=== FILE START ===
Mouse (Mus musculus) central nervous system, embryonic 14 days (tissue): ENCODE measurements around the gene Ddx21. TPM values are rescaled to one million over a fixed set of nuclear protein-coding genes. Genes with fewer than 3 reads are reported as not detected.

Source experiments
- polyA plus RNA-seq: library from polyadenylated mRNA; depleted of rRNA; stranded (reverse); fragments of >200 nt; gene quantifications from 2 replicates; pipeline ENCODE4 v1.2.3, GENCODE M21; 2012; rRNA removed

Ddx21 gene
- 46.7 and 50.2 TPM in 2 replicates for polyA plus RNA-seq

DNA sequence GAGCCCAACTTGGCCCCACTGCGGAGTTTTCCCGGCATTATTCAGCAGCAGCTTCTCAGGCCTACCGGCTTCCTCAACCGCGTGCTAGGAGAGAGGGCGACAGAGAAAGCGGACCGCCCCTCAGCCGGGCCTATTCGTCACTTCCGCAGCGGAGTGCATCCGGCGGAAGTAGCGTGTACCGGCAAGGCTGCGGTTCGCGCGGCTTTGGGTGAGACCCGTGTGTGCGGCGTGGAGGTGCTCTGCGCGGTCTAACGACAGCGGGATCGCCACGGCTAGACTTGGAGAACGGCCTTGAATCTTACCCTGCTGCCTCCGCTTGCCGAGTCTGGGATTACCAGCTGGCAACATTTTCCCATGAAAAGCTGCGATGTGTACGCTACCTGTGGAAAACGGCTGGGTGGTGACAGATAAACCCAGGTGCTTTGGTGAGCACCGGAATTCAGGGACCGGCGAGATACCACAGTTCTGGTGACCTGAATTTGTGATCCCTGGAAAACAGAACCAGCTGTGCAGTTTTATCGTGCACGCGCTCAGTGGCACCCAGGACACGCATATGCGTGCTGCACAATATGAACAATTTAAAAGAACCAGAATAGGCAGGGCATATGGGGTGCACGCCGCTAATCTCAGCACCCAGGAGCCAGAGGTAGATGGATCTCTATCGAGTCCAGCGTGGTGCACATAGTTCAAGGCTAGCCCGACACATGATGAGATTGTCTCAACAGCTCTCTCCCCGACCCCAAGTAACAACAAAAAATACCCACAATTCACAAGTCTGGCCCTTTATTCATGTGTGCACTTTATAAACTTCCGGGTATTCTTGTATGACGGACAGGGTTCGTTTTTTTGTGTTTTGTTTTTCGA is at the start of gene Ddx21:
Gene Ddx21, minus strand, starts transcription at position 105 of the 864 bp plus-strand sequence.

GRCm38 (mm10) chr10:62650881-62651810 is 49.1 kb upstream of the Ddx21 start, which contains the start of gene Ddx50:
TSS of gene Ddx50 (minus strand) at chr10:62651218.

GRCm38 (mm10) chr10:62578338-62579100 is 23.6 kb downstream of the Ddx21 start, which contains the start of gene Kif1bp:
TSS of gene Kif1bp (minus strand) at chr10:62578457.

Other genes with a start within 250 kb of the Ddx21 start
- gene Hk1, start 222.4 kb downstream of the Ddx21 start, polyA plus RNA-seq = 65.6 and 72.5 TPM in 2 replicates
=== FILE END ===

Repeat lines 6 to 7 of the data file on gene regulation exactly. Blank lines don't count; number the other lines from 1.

DNA sequence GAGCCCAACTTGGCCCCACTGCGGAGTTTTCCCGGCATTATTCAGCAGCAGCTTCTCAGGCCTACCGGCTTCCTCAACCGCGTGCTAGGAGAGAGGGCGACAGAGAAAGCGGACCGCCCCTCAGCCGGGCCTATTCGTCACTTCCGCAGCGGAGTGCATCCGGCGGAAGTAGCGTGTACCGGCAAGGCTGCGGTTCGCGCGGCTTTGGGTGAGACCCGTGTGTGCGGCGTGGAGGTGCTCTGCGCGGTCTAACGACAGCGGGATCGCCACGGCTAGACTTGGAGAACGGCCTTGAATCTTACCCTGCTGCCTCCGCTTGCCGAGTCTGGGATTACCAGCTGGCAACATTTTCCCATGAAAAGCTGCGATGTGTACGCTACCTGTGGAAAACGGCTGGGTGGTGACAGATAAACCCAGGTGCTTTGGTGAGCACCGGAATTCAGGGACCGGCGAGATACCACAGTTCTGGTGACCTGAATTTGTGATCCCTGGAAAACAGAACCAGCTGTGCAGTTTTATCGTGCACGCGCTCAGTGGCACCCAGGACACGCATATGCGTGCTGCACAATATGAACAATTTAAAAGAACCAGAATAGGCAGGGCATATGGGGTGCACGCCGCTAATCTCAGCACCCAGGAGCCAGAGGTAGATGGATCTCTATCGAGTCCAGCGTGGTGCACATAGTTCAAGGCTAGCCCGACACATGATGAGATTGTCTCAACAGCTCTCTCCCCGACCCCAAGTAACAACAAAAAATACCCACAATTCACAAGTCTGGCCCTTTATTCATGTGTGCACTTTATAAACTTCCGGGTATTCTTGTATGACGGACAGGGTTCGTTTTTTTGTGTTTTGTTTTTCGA is at the start of gene Ddx21:
Gene Ddx21, minus strand, starts transcription at position 105 of the 864 bp plus-strand sequence.